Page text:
According to Commonwealth Journal of Local Governance, Botswana, a middle-income country is experiencing a sluggish economic growth and a rapid urbanisation which has brought in its wake high unemployment, poverty and food insecurity.
This has led some people to engage in subsistence and commercial urban and Peri-Urban Agriculture to address these problems.
The Journal says uptake of Urban and Peri Urban Agriculture has been lower for a number of reasons including high GDP before the economic meltdown of recent years, a harsh climate, lack of water, poor access to land, and over-reliance on generous government handouts. United Nations (UN) estimates that by 2050 the global population will reach 9.6 billion, with the majority of that growth taking place in urban areas of less developed regions.
By 2100 the population is expected to be 11.2 billion. This will lead to a huge rise in demand for resources, and the number of middle-class consumers will increase by three billion.
Sub-Saharan Africa constitutes a great portion of this projected growth, as the urban population is predicted to expand faster than in any other region and to double between 2010 and 2030.
The rapid expansion of urban populations puts direct pressure on food sources and agricultural production; thus there exists a serious challenge in supplying enough nutritious and safe food in a situation of such rapid urbanisation.
The Journal says despite many technological and mechanical improvements in food production, hunger and malnutrition remain central issues as poverty continues to be prevalent in many cities around the world. Specifically, it is estimated that 40% of urban inhabitants are living on less than US$1 a day, and 70% are living on US$2 a day.
According to the Journal, to date there has been only limited research on urban agriculture or urban food production in Botswana for two main reasons. Firstly, the sector had until recently been put on the backburner by government and secondly researchers and academics have not been interested in the subject as it is deemed peripheral to the main urban problems of the country.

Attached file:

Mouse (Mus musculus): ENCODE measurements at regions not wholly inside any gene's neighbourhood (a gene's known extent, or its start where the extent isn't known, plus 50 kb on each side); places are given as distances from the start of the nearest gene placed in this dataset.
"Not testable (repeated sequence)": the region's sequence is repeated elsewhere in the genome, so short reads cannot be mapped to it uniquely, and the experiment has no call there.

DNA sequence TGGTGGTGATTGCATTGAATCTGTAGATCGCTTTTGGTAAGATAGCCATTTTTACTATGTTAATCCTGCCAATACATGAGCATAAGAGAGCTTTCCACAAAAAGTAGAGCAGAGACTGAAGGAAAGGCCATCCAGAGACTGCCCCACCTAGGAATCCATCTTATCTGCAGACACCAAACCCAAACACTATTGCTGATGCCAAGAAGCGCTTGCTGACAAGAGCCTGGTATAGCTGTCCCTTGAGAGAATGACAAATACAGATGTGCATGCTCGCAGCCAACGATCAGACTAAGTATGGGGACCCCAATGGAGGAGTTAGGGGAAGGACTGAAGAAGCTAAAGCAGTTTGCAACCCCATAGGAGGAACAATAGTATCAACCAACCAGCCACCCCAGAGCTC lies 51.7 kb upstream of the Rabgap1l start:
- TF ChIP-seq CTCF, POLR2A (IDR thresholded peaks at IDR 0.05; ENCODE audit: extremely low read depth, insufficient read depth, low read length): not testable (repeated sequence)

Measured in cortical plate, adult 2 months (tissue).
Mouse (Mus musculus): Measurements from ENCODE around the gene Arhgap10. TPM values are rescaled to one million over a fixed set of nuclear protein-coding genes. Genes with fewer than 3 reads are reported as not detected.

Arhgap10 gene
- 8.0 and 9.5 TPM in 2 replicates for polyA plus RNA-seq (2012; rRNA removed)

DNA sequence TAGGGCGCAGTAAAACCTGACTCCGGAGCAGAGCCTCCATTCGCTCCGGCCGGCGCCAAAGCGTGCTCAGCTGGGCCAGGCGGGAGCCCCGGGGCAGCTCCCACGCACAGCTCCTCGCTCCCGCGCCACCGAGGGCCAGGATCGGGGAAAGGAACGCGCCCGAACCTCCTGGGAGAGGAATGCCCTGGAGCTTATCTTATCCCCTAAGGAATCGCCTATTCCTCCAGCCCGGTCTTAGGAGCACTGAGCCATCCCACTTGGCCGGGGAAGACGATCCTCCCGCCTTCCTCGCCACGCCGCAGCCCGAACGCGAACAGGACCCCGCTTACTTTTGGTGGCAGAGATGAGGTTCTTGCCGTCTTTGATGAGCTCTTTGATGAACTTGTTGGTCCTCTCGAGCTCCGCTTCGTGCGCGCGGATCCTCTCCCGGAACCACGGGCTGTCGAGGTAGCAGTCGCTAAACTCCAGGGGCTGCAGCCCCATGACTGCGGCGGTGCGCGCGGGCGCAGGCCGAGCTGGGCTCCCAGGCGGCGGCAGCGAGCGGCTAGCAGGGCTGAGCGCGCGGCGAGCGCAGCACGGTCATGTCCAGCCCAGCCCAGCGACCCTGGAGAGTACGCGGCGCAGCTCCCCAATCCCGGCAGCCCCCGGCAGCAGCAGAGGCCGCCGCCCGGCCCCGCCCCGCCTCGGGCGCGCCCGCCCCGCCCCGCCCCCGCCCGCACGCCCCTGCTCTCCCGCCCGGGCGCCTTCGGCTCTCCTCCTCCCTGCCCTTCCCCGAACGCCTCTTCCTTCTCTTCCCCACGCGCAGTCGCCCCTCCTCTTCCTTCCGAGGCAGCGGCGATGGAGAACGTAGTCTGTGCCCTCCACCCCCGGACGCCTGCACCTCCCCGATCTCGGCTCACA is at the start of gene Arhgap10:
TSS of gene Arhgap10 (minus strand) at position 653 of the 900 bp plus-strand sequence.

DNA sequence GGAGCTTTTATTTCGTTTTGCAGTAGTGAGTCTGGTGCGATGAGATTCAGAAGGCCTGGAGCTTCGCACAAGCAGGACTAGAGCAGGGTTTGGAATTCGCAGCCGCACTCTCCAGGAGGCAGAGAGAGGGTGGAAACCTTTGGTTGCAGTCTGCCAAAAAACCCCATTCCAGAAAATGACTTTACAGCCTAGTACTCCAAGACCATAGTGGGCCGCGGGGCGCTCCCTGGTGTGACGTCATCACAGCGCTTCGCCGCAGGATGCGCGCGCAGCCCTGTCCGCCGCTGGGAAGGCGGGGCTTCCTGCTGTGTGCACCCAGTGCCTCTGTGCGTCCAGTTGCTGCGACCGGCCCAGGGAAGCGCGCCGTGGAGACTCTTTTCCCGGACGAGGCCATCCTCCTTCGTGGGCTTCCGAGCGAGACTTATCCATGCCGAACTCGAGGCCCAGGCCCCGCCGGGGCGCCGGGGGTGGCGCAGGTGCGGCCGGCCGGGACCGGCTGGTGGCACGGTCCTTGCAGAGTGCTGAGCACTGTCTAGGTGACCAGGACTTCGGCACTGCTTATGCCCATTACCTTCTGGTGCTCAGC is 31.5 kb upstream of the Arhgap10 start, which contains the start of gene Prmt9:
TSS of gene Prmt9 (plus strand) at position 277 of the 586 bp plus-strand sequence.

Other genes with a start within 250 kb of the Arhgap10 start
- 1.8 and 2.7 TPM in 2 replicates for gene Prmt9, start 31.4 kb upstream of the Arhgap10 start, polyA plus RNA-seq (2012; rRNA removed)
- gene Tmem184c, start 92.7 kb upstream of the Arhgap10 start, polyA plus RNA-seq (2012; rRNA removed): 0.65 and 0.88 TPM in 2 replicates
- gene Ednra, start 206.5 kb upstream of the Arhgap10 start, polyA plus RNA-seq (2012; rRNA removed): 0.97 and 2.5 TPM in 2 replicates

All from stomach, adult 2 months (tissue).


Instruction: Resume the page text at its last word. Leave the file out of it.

“From these limited studies and a general observation it is obvious that Urban and Peri Urban Agriculture has not really been on the radar for Botswana’s citizens, for two main reasons: one, for some time Botswana had been enjoying relatively high per capita GNP which masked the underlying poverty that the downturn of the economy has brought to the fore; and secondly, the government has been very generous in providing safety nets to poor and low-income citizens, to the extent that many people are now dependent on them for survival, rather than engaging in Urban and Peri Urban Agriculture,” the journal revealed.
The Journal further revealed that although poverty in Botswana is predominantly rural, the rate of urbanisation (8.4% per annum) is the highest in Africa, and rural migration has led to increasing concern about social and physical changes in urban areas.
In 1997, the UNDP reported that 20% of people living in urban areas in Botswana were considered ‘poor’ and 9% ‘very poor’. Nearly 20 years later in Gaborone, 20% of the population is still poor and 7% very poor.
Between independence in 1966 and 2011, the proportion of the population living in urban areas increased from 5% to 61%. The proportion has grown from 45.7% in 1991 to 61.8% in 2011, and is expected to exceed 70% in 2021.
Despite being a middle income country Botswana is still plagued by many development problems common to low-income countries.
The Journal also attributed the slow economic growth to the decline in diamond exports, on which Botswana is highly dependent.